So let me reiterate three things:
1) Francis is the man chosen to captain this ship through the Storm. I loved Benedict and his clear, penetrating theological insight and clarity. But it long troubled me that he did not much resemble, in behavior or temperament, the Pope of the Storm I had been shown. Pope Francis IS that man. And lest I had any doubt when he arrived on the scene, Our Lady, herself, told me in the mid 90s that the “Old World will be re-evangelized from the New World.” Pope Francis is the beginning of the fulfillment of that prophecy.
2) The shaking that comes grows both outside and inside the Church. It always had to be such. Christ is using His great winnowing fan right now, to separate the wheat from the chaff. Do not let it surprise you that the chaff is flying all over the place, clouding things up and causing men to choke and cough at the density of it. When things get difficult, I always go back to what I call ‘first things.’ These are the most basic commands to keep us from capsizing. It is Christ, Himself, who says we will find safety in the shelter of the ship which is the Church. He does not say the ship will not be rocked and tossed – only that it will not capsize. When you get yourself into a frenzy of worry over whether the Church will capsize, you are not doubting the capacity of the men Christ has put over it, but the promise of Christ, Himself, to preserve it. So make your assessments with sobriety – and without constantly searching for reasons to jump overboard. Outside the ship, there are only the wind and waves of the Storm – and you will not make it on your own, however angry you may get at the crew.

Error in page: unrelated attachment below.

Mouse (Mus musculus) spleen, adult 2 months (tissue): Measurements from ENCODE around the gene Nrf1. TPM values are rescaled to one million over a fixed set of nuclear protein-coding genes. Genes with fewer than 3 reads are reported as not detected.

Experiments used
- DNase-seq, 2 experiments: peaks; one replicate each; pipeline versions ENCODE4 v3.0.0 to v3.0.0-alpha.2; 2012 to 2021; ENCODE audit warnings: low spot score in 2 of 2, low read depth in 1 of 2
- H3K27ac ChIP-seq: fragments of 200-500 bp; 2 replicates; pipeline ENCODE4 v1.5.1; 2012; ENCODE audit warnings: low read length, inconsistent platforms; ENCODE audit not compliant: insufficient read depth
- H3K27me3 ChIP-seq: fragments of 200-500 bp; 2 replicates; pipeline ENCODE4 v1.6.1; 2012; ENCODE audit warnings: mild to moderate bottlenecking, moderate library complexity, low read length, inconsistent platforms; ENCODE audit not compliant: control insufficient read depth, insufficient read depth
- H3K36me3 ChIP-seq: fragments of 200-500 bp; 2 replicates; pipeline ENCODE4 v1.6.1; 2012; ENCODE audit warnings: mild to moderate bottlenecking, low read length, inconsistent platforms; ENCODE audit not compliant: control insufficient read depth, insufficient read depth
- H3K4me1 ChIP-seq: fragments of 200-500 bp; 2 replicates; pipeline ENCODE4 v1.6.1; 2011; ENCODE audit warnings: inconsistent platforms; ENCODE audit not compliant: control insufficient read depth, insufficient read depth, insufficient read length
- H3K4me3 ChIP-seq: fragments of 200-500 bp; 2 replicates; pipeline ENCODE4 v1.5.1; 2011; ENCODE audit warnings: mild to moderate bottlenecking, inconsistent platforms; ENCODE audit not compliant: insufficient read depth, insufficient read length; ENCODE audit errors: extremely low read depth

3) The important thing as we watch the pillars that have supported this venerable culture crumble before our very eyes is neither to panic nor to attack. Simply keep your post faithfully. Neither assaults from the left nor assaults from the right will prevail against Christ’s Church. It is good that they should come out in the open now, both to reveal the deceivers and to demonstrate that it is by Christ’s power, not man’s, that His Church endures. Keep to your post, acknowledge God, take the next right step, and be a sign of hope to those around you. Do this well and you answer the question of who will do the healing. Through your fidelity to Christ in doing the little He has given you well, you will do the healing.